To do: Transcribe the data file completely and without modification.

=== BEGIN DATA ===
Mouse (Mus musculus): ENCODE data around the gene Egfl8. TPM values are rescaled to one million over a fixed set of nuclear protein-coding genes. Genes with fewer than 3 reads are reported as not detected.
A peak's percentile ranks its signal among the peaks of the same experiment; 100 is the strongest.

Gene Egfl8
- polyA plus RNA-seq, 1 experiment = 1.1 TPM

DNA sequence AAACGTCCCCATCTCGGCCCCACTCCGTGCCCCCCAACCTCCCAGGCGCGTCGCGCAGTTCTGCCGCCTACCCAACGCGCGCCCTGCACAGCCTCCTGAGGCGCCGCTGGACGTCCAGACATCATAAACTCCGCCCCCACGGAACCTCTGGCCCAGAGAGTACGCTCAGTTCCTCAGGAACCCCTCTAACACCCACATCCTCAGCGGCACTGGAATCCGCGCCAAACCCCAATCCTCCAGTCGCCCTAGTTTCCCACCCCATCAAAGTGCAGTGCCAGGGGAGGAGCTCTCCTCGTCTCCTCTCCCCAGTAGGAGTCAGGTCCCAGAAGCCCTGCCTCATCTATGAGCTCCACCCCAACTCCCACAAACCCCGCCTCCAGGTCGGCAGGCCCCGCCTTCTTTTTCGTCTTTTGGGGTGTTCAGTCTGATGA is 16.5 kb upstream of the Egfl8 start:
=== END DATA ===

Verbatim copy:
Mouse (Mus musculus): ENCODE data around the gene Egfl8. TPM values are rescaled to one million over a fixed set of nuclear protein-coding genes. Genes with fewer than 3 reads are reported as not detected.
A peak's percentile ranks its signal among the peaks of the same experiment; 100 is the strongest.

Gene Egfl8
- polyA plus RNA-seq, 1 experiment = 1.1 TPM

DNA sequence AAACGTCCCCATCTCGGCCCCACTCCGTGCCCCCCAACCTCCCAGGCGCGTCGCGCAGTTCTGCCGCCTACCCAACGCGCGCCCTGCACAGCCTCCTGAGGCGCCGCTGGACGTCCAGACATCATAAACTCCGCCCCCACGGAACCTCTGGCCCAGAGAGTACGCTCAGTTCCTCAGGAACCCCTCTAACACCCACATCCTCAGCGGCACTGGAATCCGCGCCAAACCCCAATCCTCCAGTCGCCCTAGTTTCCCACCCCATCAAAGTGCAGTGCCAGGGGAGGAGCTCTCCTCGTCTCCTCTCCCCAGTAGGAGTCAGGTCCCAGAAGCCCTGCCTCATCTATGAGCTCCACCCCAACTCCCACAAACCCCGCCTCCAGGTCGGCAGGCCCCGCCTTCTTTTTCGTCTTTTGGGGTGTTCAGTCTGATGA is 16.5 kb upstream of the Egfl8 start: